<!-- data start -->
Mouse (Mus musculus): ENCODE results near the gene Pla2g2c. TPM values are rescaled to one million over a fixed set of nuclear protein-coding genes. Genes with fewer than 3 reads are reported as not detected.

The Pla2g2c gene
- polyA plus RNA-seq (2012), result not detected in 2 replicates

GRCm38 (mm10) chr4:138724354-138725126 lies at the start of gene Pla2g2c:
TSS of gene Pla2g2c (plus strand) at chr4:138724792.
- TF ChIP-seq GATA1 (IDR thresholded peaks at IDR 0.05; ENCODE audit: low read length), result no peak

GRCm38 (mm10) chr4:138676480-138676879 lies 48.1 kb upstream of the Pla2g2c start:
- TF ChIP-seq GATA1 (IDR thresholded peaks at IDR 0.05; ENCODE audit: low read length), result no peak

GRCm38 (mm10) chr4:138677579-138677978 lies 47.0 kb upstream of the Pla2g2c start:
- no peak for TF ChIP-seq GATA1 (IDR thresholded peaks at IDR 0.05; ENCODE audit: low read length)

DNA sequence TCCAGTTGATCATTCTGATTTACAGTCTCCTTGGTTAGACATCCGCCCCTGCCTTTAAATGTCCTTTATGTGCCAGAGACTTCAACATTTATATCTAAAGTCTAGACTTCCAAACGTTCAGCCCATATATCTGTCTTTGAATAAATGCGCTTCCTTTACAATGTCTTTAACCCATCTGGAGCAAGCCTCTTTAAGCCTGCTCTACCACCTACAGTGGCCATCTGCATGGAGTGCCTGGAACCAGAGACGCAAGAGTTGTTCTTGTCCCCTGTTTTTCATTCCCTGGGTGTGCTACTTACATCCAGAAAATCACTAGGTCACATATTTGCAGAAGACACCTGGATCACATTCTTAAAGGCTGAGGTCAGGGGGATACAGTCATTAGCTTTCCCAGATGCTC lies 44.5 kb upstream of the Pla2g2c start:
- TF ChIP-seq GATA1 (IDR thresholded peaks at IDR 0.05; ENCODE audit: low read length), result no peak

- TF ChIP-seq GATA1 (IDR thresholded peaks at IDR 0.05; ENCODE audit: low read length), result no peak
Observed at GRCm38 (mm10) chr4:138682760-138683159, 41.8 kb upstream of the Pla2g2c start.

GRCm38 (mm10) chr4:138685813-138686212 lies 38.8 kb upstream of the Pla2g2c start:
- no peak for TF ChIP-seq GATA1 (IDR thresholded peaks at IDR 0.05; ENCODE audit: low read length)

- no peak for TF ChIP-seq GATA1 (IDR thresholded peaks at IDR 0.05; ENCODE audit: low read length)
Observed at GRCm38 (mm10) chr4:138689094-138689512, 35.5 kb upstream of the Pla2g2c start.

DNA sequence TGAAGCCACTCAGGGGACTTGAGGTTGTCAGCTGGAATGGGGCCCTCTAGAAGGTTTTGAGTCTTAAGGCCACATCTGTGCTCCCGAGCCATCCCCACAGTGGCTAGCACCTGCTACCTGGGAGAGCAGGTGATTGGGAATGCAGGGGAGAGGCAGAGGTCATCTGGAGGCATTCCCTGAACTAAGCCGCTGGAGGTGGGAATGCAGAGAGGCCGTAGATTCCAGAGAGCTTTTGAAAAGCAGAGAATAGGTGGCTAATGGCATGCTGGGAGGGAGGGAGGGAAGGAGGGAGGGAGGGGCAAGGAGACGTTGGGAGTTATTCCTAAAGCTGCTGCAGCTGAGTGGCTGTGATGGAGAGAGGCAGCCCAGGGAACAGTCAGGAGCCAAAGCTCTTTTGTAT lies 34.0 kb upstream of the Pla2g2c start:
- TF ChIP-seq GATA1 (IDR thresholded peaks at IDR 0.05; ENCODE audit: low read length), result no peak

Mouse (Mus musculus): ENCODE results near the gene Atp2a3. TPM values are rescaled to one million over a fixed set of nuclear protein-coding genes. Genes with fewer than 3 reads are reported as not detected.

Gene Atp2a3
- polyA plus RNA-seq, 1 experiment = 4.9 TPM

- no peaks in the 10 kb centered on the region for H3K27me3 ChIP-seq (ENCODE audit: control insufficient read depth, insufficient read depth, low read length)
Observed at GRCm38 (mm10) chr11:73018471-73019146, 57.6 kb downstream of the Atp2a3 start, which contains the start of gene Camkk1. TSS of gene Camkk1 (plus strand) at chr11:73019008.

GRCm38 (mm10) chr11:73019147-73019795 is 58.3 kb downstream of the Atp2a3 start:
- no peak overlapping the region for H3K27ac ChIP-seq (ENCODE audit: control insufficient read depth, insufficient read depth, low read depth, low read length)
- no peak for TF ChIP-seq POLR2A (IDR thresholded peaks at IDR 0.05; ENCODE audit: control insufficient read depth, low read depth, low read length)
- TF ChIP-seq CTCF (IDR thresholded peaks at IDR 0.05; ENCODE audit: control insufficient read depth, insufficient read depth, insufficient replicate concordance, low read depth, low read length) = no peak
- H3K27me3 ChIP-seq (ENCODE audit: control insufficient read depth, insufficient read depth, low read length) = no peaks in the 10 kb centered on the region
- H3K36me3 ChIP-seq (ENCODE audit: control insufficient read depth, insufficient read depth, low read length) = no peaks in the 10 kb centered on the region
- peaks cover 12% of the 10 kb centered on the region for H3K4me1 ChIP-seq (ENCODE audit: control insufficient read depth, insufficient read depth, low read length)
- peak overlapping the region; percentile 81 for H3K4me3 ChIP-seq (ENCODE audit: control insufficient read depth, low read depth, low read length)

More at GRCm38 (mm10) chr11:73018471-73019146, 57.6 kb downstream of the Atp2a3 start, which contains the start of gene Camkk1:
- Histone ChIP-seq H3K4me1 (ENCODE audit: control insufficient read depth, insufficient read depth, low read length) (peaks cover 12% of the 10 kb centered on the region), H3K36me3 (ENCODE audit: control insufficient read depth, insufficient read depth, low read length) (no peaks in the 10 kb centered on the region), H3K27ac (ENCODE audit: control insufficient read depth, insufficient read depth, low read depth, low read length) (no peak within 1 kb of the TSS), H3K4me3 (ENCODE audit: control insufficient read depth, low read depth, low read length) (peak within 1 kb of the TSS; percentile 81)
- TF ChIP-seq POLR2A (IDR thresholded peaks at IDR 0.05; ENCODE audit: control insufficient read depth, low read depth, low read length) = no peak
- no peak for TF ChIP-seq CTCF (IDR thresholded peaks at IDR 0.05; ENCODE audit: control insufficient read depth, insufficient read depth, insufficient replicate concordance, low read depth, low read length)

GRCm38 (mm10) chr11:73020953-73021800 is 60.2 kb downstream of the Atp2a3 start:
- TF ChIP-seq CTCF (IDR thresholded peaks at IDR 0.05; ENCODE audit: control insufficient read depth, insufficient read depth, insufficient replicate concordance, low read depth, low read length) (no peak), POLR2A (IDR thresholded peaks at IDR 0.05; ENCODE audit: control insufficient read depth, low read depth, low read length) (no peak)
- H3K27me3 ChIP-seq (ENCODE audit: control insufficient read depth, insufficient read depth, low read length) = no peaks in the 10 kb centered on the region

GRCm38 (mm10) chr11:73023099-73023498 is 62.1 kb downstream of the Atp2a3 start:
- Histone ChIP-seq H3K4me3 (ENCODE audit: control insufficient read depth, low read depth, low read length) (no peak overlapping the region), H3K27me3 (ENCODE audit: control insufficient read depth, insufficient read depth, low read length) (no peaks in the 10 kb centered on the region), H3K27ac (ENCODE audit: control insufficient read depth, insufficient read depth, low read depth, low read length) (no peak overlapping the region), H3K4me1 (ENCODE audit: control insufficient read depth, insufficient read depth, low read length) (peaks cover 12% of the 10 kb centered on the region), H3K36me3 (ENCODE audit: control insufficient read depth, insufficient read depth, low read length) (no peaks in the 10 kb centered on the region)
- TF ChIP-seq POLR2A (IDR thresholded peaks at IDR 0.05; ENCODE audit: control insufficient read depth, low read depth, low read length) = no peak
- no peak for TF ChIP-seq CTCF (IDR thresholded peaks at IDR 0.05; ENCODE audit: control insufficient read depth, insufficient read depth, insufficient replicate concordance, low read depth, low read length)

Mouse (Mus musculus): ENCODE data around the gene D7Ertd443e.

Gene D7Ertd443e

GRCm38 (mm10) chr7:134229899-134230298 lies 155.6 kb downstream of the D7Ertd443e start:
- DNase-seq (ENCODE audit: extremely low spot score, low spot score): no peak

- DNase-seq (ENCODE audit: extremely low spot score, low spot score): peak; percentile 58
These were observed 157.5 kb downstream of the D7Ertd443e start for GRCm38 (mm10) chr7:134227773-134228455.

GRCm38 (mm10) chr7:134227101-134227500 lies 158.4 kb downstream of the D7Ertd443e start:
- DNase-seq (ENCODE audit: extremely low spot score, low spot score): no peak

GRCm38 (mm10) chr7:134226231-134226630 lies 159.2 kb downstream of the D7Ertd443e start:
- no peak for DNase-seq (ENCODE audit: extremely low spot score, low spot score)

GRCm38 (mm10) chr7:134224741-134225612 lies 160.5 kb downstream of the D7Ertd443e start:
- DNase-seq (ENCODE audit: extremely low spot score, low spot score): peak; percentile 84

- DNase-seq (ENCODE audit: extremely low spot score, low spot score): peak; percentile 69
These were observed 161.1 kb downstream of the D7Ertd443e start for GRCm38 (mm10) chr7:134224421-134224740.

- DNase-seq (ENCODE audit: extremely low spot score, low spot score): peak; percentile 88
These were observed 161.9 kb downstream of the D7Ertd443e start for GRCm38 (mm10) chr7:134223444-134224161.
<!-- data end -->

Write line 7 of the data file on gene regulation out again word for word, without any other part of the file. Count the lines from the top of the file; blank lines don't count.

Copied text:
GRCm38 (mm10) chr4:138676480-138676879 lies 48.1 kb upstream of the Pla2g2c start: